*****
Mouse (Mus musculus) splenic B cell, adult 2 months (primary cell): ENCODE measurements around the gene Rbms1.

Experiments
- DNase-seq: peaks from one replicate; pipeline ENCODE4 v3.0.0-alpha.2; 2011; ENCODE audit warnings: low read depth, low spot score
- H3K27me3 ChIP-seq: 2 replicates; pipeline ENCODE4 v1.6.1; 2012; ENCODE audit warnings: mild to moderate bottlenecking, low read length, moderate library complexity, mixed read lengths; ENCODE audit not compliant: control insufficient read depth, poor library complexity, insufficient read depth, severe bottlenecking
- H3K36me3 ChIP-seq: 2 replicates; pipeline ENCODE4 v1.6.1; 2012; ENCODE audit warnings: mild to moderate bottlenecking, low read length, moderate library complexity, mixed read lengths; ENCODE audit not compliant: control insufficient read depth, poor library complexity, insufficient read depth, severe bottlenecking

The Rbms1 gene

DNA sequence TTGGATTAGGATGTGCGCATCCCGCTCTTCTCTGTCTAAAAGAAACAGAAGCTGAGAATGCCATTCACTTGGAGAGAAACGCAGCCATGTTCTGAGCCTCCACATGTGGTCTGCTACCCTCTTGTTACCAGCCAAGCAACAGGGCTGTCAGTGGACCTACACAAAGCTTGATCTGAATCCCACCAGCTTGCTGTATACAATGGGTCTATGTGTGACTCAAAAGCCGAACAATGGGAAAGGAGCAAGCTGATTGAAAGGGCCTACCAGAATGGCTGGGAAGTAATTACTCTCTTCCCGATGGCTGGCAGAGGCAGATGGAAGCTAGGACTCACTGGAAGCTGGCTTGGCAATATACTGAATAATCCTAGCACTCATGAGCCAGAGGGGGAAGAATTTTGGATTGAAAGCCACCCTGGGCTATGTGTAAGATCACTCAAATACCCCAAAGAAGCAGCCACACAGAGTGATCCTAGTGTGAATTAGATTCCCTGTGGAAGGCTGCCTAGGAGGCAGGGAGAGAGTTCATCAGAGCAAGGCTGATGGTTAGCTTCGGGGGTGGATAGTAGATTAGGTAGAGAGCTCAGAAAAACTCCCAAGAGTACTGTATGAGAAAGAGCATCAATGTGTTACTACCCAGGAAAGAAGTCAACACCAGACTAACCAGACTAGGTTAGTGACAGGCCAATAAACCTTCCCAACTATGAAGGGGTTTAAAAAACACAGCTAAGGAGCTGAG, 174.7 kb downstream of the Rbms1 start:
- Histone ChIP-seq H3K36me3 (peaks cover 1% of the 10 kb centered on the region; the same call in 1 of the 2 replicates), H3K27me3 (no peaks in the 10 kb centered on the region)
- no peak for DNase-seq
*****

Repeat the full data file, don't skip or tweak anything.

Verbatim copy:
Mouse (Mus musculus) splenic B cell, adult 2 months (primary cell): ENCODE measurements around the gene Rbms1.

Experiments
- DNase-seq: peaks from one replicate; pipeline ENCODE4 v3.0.0-alpha.2; 2011; ENCODE audit warnings: low read depth, low spot score
- H3K27me3 ChIP-seq: 2 replicates; pipeline ENCODE4 v1.6.1; 2012; ENCODE audit warnings: mild to moderate bottlenecking, low read length, moderate library complexity, mixed read lengths; ENCODE audit not compliant: control insufficient read depth, poor library complexity, insufficient read depth, severe bottlenecking
- H3K36me3 ChIP-seq: 2 replicates; pipeline ENCODE4 v1.6.1; 2012; ENCODE audit warnings: mild to moderate bottlenecking, low read length, moderate library complexity, mixed read lengths; ENCODE audit not compliant: control insufficient read depth, poor library complexity, insufficient read depth, severe bottlenecking

The Rbms1 gene

DNA sequence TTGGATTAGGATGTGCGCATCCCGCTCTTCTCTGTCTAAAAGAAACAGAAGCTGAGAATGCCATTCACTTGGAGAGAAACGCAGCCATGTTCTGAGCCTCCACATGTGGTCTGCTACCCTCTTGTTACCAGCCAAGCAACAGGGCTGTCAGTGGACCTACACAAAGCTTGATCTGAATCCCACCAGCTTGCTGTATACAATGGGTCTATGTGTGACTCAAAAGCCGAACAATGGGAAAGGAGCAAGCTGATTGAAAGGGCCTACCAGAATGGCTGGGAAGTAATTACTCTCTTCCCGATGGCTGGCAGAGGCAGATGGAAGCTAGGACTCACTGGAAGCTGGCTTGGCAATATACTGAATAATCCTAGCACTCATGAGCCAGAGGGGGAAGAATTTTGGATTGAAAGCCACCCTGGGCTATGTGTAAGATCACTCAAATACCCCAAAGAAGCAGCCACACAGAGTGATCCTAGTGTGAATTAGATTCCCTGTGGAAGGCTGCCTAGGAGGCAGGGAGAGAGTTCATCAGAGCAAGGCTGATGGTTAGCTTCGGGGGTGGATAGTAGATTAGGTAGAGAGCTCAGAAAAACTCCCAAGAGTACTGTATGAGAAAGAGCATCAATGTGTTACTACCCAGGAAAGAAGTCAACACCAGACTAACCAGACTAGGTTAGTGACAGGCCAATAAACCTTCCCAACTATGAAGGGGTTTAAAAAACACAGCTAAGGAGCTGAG, 174.7 kb downstream of the Rbms1 start:
- Histone ChIP-seq H3K36me3 (peaks cover 1% of the 10 kb centered on the region; the same call in 1 of the 2 replicates), H3K27me3 (no peaks in the 10 kb centered on the region)
- no peak for DNase-seq